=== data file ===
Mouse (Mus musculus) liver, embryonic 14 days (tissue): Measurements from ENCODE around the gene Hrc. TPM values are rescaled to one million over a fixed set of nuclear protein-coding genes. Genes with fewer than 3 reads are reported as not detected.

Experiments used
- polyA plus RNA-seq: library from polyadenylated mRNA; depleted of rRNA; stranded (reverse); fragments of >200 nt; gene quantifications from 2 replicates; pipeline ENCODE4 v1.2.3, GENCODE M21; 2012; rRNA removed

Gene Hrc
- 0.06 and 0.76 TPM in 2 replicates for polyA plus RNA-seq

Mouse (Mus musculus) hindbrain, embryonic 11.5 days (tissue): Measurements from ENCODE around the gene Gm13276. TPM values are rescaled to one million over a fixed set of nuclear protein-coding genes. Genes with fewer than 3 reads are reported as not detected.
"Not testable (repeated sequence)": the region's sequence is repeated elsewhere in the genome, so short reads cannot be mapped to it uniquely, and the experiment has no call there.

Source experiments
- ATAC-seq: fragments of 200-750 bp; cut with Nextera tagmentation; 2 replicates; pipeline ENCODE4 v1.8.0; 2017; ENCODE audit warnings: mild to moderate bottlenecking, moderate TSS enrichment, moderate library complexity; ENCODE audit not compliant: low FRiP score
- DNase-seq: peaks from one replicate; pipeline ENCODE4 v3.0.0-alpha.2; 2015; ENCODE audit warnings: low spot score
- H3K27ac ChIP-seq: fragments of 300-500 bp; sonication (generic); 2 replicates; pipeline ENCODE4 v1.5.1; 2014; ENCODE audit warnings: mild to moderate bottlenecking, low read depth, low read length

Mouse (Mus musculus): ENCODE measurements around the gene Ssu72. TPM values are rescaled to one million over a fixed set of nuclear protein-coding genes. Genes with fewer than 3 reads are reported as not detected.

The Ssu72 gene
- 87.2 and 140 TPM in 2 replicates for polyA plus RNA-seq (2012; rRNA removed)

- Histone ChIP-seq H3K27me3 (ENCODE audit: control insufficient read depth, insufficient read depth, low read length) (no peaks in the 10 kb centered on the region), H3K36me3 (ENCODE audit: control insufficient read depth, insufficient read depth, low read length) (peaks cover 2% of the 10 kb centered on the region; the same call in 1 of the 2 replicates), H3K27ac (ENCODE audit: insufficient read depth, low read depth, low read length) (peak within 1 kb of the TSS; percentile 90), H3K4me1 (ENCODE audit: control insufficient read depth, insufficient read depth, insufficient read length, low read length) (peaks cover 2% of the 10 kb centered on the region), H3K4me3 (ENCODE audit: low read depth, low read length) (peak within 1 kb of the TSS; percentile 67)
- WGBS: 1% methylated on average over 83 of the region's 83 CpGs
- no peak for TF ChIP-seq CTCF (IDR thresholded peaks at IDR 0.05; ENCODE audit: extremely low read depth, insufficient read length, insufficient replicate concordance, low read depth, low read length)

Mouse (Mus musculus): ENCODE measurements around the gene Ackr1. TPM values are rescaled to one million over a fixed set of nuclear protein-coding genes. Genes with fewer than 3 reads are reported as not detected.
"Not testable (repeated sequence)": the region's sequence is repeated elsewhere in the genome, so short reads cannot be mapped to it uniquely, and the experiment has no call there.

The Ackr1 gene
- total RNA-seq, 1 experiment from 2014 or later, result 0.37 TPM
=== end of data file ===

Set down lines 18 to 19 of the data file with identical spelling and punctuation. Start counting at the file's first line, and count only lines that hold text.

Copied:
Mouse (Mus musculus): ENCODE measurements around the gene Ackr1. TPM values are rescaled to one million over a fixed set of nuclear protein-coding genes. Genes with fewer than 3 reads are reported as not detected.
"Not testable (repeated sequence)": the region's sequence is repeated elsewhere in the genome, so short reads cannot be mapped to it uniquely, and the experiment has no call there.